- ITD is suspending most highway construction and maintenance Saturday through Monday (Aug. 19-21) where traffic is expected to be impacted.
- No superloads. Otherwise, business as usual, including oversize/overweight permits.
- Oversized loads will not be able to travel on Nebraska highways and Interstate 80 from sunset on Aug. 18 until sunrise on Aug. 22
- Many DMV offices will be closed in the area Monday as well. For an up to date listing of closures, please visit NCDOT’s eclipse webpage.
- Lane closures will be removed if heavy traffic backups occur.
- No overwidth loads will be allowed to operate anywhere in Oregon from noon Friday Aug. 18 to 12:01 a.m., Tuesday, Aug. 22. Emergency moves still require a permit. Other over-dimensional loads with permits, including triples, will still be allowed.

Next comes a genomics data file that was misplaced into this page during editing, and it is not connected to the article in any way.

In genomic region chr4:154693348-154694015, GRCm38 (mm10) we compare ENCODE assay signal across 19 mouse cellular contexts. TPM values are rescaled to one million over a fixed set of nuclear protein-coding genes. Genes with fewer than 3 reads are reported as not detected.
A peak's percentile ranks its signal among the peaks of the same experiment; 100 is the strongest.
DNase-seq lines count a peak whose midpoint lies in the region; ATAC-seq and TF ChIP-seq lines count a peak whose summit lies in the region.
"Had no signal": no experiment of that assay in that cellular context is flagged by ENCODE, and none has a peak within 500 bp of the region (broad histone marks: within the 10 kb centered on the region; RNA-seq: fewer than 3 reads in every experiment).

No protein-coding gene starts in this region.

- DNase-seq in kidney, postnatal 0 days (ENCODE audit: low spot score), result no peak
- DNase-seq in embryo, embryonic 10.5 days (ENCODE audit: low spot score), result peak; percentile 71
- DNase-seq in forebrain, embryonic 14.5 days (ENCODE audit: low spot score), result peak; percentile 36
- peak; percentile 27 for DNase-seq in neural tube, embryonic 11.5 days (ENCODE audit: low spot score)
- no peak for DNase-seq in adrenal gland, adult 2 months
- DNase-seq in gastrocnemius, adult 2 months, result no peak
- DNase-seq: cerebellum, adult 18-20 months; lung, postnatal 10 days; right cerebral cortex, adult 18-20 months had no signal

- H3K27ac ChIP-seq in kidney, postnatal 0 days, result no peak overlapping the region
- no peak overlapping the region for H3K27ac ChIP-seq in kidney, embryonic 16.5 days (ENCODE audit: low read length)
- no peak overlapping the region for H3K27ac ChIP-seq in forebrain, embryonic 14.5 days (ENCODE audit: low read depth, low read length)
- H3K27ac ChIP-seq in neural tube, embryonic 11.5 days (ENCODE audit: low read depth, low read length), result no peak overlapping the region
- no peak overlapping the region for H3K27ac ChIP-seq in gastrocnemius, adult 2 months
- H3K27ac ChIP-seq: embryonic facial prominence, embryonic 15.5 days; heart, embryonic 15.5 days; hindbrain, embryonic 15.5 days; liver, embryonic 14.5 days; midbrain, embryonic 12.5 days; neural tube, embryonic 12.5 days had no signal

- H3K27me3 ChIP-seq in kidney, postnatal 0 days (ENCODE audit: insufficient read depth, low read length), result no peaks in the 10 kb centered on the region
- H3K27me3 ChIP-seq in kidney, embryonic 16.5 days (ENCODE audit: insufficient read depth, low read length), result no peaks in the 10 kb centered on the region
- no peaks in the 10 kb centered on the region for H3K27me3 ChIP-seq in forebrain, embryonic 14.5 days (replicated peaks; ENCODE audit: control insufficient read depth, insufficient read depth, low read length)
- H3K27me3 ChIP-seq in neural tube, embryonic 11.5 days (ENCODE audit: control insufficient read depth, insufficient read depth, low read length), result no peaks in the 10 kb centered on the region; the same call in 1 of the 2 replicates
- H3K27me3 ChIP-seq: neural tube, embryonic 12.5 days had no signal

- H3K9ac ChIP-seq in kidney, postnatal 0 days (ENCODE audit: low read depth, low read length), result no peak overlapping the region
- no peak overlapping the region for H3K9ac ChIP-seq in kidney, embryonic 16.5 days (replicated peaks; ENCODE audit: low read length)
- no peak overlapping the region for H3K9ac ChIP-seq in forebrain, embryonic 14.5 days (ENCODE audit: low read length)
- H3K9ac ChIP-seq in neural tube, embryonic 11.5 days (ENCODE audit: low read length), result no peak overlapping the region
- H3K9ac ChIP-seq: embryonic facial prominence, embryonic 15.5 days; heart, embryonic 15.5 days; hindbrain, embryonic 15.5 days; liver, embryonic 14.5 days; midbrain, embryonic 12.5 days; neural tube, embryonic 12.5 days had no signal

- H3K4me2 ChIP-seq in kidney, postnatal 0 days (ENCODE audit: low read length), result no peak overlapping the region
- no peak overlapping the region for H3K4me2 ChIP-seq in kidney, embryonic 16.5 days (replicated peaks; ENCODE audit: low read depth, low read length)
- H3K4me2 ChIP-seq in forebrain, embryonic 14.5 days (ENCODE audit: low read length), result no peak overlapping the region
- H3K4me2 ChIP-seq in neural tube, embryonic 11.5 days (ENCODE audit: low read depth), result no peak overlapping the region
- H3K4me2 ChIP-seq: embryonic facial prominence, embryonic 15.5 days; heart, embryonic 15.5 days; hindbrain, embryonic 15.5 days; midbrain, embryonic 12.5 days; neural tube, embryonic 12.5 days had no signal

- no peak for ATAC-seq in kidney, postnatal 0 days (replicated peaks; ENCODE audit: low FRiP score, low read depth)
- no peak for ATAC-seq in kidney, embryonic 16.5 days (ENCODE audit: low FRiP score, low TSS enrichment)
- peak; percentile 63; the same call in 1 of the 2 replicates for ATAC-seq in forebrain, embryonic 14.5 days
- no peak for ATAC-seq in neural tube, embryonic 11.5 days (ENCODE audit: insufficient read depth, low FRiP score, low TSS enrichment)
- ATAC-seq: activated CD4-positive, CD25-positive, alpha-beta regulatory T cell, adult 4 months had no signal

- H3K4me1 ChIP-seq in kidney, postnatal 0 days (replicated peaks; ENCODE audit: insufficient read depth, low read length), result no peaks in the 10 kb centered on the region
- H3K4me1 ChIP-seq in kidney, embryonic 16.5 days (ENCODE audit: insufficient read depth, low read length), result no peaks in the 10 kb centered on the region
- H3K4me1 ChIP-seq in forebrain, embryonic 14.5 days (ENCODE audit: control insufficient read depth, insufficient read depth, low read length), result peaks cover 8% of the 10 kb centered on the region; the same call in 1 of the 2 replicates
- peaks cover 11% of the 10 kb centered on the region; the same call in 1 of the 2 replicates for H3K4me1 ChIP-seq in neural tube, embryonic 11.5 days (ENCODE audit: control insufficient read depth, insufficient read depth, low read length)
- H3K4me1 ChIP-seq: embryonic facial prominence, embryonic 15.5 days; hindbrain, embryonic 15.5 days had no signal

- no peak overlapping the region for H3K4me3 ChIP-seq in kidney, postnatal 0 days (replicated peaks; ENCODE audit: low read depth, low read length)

- Scale locations may be used for staging by law enforcement and emergency response vehicles. Available locations have limited parking and may fill up early.
- ODOT will not close any state highways around the eclipse, but cities and counties may close some roads or prohibit left turns at some intersections to help traffic flow.
- Nearly all ODOT construction and nonemergency maintenance on state highways in the path of totality will be shut down Aug. 18-22.
- Other construction and nonemergency work will be curtailed depending on the expected traffic impact of the eclipse.
- With hundreds of thousands of additional visitors expected in Oregon, fire danger will be especially high. Motor carriers should be wary of fire dangers.